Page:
You might normally associate fiery red hair with people of Irish descent, but the unique trait can also be found throughout a number of diverse ethnic backgrounds.
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Africans and people from the Caribbean have also been known to don bright red hair due to a gene mutation in the melanocortin 1 receptor commonly referred to as MC1R. The special gene regulates melanin in skin pigmentation, the eyes, and hair. However, the distinctive trait only occurs in an individual when both parents carry the unique receptive gene. Scientists believe that the distinct gene mutation is more common in climates where there is little to no harmful sun exposure.
According to the Special Broadcasting Service (SBS), about 35% of people in Ireland and Scotland carry the MC1R receptor and roughly 10% have red hair. Globally, only 1 to 2% of the population have red hair, which is why it’s quite rare to see Black people with the unique feature, but they do exist.
Migration may have played a role in spreading the unique gene mutation
Barry Starr, a geneticist from Stanford University told Vice that “Red hair carriers in the Caribbean and Africa are for the most part due to migration or gene flow.”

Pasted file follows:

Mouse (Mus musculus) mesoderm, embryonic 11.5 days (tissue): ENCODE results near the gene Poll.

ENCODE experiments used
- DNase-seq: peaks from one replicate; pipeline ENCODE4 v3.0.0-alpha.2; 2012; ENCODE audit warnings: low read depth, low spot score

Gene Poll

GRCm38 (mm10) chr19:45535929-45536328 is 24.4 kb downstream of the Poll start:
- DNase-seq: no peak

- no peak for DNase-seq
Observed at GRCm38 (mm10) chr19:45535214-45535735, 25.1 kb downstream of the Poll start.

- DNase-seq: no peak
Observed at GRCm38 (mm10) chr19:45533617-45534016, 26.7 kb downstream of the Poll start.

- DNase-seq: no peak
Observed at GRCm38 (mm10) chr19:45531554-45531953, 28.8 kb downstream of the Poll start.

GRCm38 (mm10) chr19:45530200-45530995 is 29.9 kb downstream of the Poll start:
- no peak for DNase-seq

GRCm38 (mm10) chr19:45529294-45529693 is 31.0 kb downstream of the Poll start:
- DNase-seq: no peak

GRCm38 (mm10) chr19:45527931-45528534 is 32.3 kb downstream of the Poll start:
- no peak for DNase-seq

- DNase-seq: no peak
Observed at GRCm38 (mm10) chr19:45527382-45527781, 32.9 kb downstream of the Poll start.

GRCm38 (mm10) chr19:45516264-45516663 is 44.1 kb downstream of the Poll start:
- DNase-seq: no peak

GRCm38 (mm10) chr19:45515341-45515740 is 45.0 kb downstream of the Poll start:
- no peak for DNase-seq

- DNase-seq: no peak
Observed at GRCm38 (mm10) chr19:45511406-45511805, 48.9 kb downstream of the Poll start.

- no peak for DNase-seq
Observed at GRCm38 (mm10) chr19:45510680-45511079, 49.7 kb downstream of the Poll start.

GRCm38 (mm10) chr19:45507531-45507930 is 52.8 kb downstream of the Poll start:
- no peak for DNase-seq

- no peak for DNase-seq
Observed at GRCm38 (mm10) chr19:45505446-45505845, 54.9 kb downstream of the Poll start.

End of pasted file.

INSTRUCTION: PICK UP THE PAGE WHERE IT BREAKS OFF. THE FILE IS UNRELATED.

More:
“The last evidence I saw, was that there was a strong selection pressure against changes in the MC1R gene that caused it not to work in regions with a lot of sunlight—think Africa,” Dr. Star explained. “This probably has to do with the pale skin that comes with red hair. This means that even if an MC1R mutation did spontaneously appear previously in African populations, as it did multiple times in Europe, it did not spread and eventually petered out.”
The red hair trait may have developed from historical interactions between Europeans and Africans in the Caribbean in the 1600s. Catholic Irish people were sent to the West Indies as indentured servants during that time period.
“This might also explain why you occasionally see red hair on a black Caribbean person who has two black parents. By chance alone, it might be that they are both carrying a European mutation which has come together in their child,” Dr. George Busby an expert from the Wellcome Trust Centre for Human Genetics, added to the publication.
Additionally, red hair can also occur in Black people as a result of Albinism, a genetic condition that reduces melanin in the skin. The rare trait usually occurs in people who have rufous Albinism, which, in addition to red hair, can cause an individual to have golden or bronze skin as well as blue eyes.
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